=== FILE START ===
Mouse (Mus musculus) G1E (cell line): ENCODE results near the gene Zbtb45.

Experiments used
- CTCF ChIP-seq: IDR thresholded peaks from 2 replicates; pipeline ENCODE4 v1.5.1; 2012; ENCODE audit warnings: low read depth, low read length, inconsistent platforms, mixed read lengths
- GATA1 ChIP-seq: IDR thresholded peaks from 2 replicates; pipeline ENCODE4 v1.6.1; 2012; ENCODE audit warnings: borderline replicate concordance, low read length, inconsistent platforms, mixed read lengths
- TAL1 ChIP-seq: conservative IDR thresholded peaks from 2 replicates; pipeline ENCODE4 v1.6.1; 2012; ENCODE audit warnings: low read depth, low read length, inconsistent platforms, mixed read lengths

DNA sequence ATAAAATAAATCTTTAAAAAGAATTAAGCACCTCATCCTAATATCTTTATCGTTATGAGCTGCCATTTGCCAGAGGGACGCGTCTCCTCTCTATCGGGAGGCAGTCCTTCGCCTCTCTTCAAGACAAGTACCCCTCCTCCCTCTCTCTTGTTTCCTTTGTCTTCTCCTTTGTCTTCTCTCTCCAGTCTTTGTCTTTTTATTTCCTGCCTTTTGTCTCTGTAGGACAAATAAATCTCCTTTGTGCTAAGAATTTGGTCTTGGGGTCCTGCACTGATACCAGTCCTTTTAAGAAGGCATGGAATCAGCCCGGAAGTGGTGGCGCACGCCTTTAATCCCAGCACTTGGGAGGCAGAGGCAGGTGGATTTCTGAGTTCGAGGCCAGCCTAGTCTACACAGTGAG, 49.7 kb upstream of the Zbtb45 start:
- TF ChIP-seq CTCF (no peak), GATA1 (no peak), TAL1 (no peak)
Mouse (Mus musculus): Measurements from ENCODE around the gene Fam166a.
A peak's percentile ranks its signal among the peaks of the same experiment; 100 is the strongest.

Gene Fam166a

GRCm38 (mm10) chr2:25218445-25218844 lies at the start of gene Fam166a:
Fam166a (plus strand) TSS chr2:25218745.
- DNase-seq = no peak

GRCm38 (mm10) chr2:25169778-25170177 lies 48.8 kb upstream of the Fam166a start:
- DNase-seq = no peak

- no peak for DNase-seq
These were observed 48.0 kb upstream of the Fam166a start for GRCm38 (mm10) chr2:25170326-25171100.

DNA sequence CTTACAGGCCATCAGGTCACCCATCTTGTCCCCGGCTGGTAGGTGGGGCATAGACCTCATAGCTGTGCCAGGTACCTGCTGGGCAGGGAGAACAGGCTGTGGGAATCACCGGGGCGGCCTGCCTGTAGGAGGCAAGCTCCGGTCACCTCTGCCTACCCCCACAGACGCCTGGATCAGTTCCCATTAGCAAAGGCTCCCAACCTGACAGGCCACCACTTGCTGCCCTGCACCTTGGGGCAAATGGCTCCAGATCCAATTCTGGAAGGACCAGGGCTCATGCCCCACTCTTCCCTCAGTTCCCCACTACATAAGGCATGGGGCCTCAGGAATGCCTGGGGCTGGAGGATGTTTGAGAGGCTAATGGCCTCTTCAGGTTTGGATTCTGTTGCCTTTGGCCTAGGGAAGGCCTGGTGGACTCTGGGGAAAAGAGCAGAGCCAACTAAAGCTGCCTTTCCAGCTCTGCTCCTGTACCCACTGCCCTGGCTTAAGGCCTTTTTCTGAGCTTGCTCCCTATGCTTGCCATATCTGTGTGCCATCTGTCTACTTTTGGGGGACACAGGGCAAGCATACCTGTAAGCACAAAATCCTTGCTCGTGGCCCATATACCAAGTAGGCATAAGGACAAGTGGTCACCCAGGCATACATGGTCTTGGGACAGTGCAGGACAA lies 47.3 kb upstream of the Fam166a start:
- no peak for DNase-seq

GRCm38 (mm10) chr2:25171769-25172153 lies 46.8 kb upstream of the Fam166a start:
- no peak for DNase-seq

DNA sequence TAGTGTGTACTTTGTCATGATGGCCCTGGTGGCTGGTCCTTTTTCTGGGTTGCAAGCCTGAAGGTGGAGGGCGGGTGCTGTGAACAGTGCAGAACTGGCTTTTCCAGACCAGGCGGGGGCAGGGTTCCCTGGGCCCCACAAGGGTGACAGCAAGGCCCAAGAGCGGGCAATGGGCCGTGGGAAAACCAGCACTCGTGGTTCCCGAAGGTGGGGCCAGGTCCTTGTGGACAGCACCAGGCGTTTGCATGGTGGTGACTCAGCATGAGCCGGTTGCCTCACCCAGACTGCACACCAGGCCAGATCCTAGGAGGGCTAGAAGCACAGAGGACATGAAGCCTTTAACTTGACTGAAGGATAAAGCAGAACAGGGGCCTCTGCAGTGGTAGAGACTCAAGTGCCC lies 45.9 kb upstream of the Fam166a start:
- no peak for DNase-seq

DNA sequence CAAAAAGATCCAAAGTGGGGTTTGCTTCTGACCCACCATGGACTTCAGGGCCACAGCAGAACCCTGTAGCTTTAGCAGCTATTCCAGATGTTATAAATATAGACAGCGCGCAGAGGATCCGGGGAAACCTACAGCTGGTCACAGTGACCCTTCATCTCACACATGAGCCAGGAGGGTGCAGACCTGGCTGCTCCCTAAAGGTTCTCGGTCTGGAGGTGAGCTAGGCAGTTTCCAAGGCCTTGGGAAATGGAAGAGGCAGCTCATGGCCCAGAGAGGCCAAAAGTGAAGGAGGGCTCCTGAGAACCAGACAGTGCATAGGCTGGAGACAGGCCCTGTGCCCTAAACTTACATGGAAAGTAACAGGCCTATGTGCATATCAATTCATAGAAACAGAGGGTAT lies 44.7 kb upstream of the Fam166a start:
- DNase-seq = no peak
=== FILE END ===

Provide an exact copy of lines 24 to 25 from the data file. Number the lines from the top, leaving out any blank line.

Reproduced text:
DNA sequence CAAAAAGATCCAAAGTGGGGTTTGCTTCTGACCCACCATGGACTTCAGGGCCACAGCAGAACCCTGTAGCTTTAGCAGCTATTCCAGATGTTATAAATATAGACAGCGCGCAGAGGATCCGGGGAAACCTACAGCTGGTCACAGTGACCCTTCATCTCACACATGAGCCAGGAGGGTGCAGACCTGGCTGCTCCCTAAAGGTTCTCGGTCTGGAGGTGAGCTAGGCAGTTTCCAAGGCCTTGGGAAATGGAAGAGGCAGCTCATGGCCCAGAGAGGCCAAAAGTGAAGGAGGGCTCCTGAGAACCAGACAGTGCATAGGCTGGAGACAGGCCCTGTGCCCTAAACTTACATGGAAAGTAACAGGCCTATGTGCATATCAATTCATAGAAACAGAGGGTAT lies 44.7 kb upstream of the Fam166a start:
- DNase-seq = no peak